• William Careri

The Key to Brands Creating a Social Identity in 2019

Most people know the story of how Facebook became Facebook. From where it originally started and where it is now has drastically changed; not just in appearance, but in terms of their users.

Facebook may have followed after Friendster and MySpace chronologically, but it paved the way for platforms such as Twitter and Instagram. Facebook, being the early leader of social media, was for many companies an experiment in turning their brand digital. It was the first site that allowed for brands to interact with their audience in a form other than a 1-800 customer service line.

The issue, however, with being the "experiment" for brands to go digital, came with pitfalls. In 2018 alone, two million people (millennials being the majority) stopped using Facebook, according to a study done by eMarketer.

It's not new information that Facebook has become more popular among older generations, while younger generations are turning their heads. A reason for this is because Facebook's user interface, compared to that of a platform like Twitter, is messy and difficult to interact with. So what is a brand supposed to do when their key market leaves? Well, they follow.

In early 2018, the four major platforms in the battle for Millennial and Gen Z's attention were YouTube, Twitter, Instagram, and Snapchat. With the tremendous innovations Instagram has made throughout 2018, as well as Snapchat making more than one unfavorable update, it seems Snapchat has started to fall off that list. YouTube still remains at the top because it is the only site dedicated and geared toward video content creators.

Where brands seem to be spending most of their time, however, is Twitter and Instagram. Brands have found a home on Twitter because of how easy it is to communicate with their audience while still having the option to upload photos and videos on top of their standard text-based communications. Instagram compliments this well because it does the exact opposite. Instagram focuses on photo and video while being supported by a caption.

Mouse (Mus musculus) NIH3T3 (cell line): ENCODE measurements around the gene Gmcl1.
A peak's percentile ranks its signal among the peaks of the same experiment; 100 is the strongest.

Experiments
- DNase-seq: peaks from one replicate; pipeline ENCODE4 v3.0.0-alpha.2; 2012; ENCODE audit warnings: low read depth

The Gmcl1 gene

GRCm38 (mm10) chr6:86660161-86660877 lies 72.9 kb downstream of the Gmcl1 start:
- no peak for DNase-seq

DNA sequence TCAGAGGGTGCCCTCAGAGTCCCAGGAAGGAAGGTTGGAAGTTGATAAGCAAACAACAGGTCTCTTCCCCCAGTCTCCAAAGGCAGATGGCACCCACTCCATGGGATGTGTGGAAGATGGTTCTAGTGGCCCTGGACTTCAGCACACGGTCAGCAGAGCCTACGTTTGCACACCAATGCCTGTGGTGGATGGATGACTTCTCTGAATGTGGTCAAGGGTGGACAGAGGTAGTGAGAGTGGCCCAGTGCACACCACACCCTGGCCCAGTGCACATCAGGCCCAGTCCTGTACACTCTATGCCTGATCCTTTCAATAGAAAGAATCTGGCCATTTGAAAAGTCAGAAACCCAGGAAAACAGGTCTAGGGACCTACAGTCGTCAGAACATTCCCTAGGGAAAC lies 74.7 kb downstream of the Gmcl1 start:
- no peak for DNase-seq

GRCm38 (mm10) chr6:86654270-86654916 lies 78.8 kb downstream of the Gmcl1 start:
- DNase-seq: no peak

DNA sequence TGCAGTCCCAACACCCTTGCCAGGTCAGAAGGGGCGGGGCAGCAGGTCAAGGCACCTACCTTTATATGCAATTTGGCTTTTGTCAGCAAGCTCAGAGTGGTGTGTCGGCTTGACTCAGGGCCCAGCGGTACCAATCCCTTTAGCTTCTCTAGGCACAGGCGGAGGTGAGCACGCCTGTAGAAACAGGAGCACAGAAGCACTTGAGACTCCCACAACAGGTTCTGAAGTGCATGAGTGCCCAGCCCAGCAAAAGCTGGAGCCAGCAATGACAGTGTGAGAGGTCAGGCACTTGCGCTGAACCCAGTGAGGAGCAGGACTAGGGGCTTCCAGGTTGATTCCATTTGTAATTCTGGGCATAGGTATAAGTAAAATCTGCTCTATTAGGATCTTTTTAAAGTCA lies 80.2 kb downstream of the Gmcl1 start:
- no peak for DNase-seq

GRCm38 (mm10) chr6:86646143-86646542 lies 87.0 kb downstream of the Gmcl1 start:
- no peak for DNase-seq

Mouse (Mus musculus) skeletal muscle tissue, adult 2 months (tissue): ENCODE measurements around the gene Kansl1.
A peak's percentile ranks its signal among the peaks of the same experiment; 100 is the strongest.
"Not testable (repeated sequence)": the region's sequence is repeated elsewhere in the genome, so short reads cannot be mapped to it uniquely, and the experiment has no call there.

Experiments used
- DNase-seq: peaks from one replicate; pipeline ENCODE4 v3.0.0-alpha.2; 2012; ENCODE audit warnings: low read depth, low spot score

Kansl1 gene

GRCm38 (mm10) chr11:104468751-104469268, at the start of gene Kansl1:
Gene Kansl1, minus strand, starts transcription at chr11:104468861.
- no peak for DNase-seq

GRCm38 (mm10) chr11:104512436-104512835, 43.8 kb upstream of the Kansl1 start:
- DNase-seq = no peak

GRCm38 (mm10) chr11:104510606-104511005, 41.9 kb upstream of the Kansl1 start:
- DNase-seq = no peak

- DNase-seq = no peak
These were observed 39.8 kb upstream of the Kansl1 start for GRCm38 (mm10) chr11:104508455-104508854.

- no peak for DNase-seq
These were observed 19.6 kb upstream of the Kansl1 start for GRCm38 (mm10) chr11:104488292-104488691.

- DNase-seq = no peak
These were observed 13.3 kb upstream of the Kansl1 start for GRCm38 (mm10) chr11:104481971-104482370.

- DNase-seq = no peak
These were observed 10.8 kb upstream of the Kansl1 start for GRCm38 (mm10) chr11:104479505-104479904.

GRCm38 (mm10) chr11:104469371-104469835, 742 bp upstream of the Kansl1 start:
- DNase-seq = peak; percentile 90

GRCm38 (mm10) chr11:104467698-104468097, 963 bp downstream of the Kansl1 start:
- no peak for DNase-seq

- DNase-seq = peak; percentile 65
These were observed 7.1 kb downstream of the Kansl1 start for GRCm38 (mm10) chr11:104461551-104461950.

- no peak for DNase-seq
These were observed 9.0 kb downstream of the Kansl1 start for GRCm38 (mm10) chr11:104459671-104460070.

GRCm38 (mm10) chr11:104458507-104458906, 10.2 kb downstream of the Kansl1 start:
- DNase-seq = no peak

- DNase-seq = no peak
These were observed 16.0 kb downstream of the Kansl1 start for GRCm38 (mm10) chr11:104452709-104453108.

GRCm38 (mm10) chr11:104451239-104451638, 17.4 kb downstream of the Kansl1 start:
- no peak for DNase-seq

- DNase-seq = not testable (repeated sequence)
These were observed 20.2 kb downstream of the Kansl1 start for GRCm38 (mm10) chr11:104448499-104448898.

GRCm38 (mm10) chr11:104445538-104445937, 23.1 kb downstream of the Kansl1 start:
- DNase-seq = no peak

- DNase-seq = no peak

Let's look at two of my favorite brands and how they use Twitter and Instagram. Both use these platforms in very different ways, targeting somewhat different audiences.

Wendy's has become notorious for their Twitter account. Not only for their quips with followers, but also corporate competitors. Wendy's was one of the first brands to break away from the "marketing team" sounding social messages. Instead of posting the same photos of their food every day with deals they're having, they're using that space to build relationships with their followers. Wendy's is doing what modern day social media users want -- authenticity and transparency. When Wendy's tweets a message like this one, they are saying to their followers "yeah, we're not going to be a typical brand on social media."

The Wendy's Twitter Team is not only clever, but very responsive and consistent. Their tweets are distinguishable from that of McDonalds, Burger King, and other competitors. They are appealing to their audiences' sense of humor. There is a trend of YouTube videos where content creators will participate in react videos of them reading Wendy's tweets. For Wendy's, it's less so coming up with a great deal on food (even though the 4 for $4 is incredible), and more so about creating that authentic, transparent, consistent and responsive social media experience.

Arby's is another brand that is absolutely addictive when it comes to their social media presence. I don't know what it is about these fast food restaurants and their incredibly creative social media accounts, but it's working.

Arby's is a little different in the sense that they don't focus on text-based, witty responses, but rather letting their ingenious creations do the talking.

Arby's spends a great amount of their time targeting a very specific audience. Arby's, using their resources to create posts related to anime and video games, has found a following of gamers, anime fans, and artists alike.

Using their food, take out containers and boxes, Arby's creates mini masterpieces to include with photos of their food. It adds a special twist to each post, allowing for a more shareable and engaging message. Arby's is appealing to their audience's sense of creativity. While being less transparent and vocal compared to Wendy's, Arby's is still being authentic and consistent with their message delivery.

As a key take-away from this, it's important to understand why brands like Arby's and Wendy's has become successful -- it's because they're authentic with their audience. Finding a way to break from the standard formula for business social media growth while also accurately engaging with their following has ultimately led to their success.

2019 is a new year, and if it's any indication from 2018, we are in for a wave of changes to both the platforms themselves, and how users interact with them.